The introduction of the executive summary states that the IAASTD is an “initiative that all governments need to take forward to ensure that agricultural knowledge, science and technology fulfils its potential to meet the development and sustainability goals of the reduction of hunger and poverty, the improvement of rural livelihoods and human health, and facilitating equitable, socially, environmentally and economically sustainable development.” The report highlights four issues:

  • The need to redirect agricultural science and technology to support small scale farmers in developing countries and to counter global warming;
  • The need to promote innovation, including local knowledge, within farm communities;
  • The need for massive investment in agriculture, both in physical infrastructure such as irrigation and roads) and non-physical, so-called “soft” infrastructure, such as access to markets and credit provision; and
  • The need for immediate attention to the growing involvement of women in agriculture in many developing countries.

Many civil society groups, while recognizing that this multi-stakeholder report isn’t perfect, have supported its call for a radical change.

Restructuring the Global Food System

If we are thinking big, we should be envisioning a new structure for the global institutions via the creation of a Global Food Convention, which would be housed at the UN and implemented by an International Commission, working with different stakeholders including civil society and small-scale farmers. The Global Food Convention would serve as a legal framework to address food sovereignty and the agricultural dimension of climate change, including binding commitments to be implemented at all levels. Governments would have sovereignty to define their own food and agricultural policies, but would also be held accountable to international human rights, including the Right to Food, and the environment.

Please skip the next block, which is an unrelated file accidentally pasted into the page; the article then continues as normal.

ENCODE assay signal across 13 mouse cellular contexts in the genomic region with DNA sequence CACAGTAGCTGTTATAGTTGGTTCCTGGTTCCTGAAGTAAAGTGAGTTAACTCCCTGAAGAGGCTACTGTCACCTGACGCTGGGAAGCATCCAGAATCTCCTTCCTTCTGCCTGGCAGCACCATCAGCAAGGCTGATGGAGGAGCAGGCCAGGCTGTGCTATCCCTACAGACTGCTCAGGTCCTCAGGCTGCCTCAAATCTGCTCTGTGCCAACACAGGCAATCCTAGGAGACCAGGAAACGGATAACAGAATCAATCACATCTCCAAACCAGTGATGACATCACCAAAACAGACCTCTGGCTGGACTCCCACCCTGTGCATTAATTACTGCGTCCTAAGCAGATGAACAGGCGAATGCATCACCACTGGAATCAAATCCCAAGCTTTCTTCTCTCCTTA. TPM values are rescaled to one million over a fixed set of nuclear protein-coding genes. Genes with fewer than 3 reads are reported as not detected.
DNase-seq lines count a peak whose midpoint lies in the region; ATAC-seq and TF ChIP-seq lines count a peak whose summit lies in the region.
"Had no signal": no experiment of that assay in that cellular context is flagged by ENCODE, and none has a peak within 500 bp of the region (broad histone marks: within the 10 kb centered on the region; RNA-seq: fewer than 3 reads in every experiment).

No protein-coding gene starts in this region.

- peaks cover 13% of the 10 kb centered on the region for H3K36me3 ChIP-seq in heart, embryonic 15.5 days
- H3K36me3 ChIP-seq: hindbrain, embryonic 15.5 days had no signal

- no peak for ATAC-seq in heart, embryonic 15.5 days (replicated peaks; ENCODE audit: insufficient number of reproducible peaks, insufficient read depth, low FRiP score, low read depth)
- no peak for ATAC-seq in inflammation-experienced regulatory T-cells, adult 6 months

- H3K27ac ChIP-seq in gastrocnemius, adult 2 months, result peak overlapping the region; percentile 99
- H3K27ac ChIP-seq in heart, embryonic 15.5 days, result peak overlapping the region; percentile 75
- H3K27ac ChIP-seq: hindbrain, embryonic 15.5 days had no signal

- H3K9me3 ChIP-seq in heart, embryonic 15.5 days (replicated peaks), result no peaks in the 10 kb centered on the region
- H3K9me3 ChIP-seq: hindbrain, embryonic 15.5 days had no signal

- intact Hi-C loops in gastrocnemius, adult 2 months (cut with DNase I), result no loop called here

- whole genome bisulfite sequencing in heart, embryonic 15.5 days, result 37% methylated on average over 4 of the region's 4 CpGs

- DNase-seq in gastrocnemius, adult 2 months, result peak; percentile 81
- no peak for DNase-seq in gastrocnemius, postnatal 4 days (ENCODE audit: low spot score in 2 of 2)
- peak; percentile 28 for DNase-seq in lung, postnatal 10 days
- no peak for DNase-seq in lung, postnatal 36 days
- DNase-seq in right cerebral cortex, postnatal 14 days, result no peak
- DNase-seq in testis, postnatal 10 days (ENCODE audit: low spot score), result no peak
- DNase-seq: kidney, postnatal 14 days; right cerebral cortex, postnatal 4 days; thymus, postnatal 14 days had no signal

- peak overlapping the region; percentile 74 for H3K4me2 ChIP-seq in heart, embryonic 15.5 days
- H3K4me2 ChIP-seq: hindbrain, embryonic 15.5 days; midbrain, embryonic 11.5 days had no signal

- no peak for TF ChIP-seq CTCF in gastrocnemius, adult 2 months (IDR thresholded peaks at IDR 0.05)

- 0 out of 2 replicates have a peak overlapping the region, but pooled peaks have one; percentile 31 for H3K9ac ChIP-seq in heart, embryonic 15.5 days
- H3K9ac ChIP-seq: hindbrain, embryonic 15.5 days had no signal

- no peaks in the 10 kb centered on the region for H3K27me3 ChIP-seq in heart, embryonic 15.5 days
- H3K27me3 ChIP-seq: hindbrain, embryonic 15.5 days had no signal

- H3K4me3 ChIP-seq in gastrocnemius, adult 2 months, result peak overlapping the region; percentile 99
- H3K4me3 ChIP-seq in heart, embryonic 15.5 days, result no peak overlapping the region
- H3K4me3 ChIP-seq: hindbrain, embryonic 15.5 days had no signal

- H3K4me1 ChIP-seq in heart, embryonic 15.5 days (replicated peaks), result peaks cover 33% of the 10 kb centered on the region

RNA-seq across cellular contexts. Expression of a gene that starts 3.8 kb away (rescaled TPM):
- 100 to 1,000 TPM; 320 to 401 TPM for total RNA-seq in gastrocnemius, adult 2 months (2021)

A Global Food Convention would prioritize stabilizing international supply and mandate strategic grain reserves for food security at the local, regional and international levels. An agreed-upon mechanism would also need to be put into place to ban commodity speculation and to guarantee a fair price for farmers. A Global Food Convention would mandate that trade and investment rules allow for national policy space (flexibility) for countries to protect their local food systems and to invest in small-scale agriculture. It would also establish multi-stakeholder participation, including that of farmers, to develop multilateral and national investment programs that promote rather than undermine small-scale farming. Lastly, a Global Food Convention would bind international economic policies to international human rights and environmental norms, including the right to eat.

Realizing this kind of vision is no small task, but in the midst of the global food crisis, there is every reason to try. The burning question now is whether there is political will to do so. It’s time to find out.

Alexandra Spieldoch, a Foreign Policy In Focus contributor, is also the director of the Trade and Global Governance program at the Institute for Agriculture and Trade Policy (IATP), an organization which works locally and globally to ensure fair and sustainable food, farm and trade systems.